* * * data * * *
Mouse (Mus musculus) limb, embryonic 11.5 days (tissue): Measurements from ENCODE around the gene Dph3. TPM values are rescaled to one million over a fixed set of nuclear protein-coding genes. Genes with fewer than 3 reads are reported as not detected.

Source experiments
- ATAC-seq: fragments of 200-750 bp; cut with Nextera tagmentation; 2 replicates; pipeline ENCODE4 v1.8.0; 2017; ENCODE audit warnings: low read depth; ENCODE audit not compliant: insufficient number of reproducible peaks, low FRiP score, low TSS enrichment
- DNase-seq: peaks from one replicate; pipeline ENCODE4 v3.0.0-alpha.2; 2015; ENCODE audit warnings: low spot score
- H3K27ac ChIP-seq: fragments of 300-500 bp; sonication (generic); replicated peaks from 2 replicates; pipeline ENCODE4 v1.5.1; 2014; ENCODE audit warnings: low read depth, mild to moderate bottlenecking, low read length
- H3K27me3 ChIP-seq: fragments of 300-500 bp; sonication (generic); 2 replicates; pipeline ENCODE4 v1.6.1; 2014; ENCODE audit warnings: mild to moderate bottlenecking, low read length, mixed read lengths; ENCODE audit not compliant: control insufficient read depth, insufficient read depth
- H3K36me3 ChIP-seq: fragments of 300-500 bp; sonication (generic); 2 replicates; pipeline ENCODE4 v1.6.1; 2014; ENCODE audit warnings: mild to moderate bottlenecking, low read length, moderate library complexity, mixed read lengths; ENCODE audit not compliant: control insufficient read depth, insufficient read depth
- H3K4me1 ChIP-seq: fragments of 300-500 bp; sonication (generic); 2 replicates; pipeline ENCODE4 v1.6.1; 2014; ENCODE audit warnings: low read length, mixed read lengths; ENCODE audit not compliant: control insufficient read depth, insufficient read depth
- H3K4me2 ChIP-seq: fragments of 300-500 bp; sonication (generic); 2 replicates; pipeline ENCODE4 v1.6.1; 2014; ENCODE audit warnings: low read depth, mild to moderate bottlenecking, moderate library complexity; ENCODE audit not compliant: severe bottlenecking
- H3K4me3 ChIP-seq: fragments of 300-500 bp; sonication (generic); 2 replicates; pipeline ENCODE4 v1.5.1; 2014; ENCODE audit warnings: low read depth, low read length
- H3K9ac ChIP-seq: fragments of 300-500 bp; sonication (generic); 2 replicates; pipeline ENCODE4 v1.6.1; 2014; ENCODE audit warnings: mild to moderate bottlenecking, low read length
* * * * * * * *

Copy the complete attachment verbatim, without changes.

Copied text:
Mouse (Mus musculus) limb, embryonic 11.5 days (tissue): Measurements from ENCODE around the gene Dph3. TPM values are rescaled to one million over a fixed set of nuclear protein-coding genes. Genes with fewer than 3 reads are reported as not detected.

Source experiments
- ATAC-seq: fragments of 200-750 bp; cut with Nextera tagmentation; 2 replicates; pipeline ENCODE4 v1.8.0; 2017; ENCODE audit warnings: low read depth; ENCODE audit not compliant: insufficient number of reproducible peaks, low FRiP score, low TSS enrichment
- DNase-seq: peaks from one replicate; pipeline ENCODE4 v3.0.0-alpha.2; 2015; ENCODE audit warnings: low spot score
- H3K27ac ChIP-seq: fragments of 300-500 bp; sonication (generic); replicated peaks from 2 replicates; pipeline ENCODE4 v1.5.1; 2014; ENCODE audit warnings: low read depth, mild to moderate bottlenecking, low read length
- H3K27me3 ChIP-seq: fragments of 300-500 bp; sonication (generic); 2 replicates; pipeline ENCODE4 v1.6.1; 2014; ENCODE audit warnings: mild to moderate bottlenecking, low read length, mixed read lengths; ENCODE audit not compliant: control insufficient read depth, insufficient read depth
- H3K36me3 ChIP-seq: fragments of 300-500 bp; sonication (generic); 2 replicates; pipeline ENCODE4 v1.6.1; 2014; ENCODE audit warnings: mild to moderate bottlenecking, low read length, moderate library complexity, mixed read lengths; ENCODE audit not compliant: control insufficient read depth, insufficient read depth
- H3K4me1 ChIP-seq: fragments of 300-500 bp; sonication (generic); 2 replicates; pipeline ENCODE4 v1.6.1; 2014; ENCODE audit warnings: low read length, mixed read lengths; ENCODE audit not compliant: control insufficient read depth, insufficient read depth
- H3K4me2 ChIP-seq: fragments of 300-500 bp; sonication (generic); 2 replicates; pipeline ENCODE4 v1.6.1; 2014; ENCODE audit warnings: low read depth, mild to moderate bottlenecking, moderate library complexity; ENCODE audit not compliant: severe bottlenecking
- H3K4me3 ChIP-seq: fragments of 300-500 bp; sonication (generic); 2 replicates; pipeline ENCODE4 v1.5.1; 2014; ENCODE audit warnings: low read depth, low read length
- H3K9ac ChIP-seq: fragments of 300-500 bp; sonication (generic); 2 replicates; pipeline ENCODE4 v1.6.1; 2014; ENCODE audit warnings: mild to moderate bottlenecking, low read length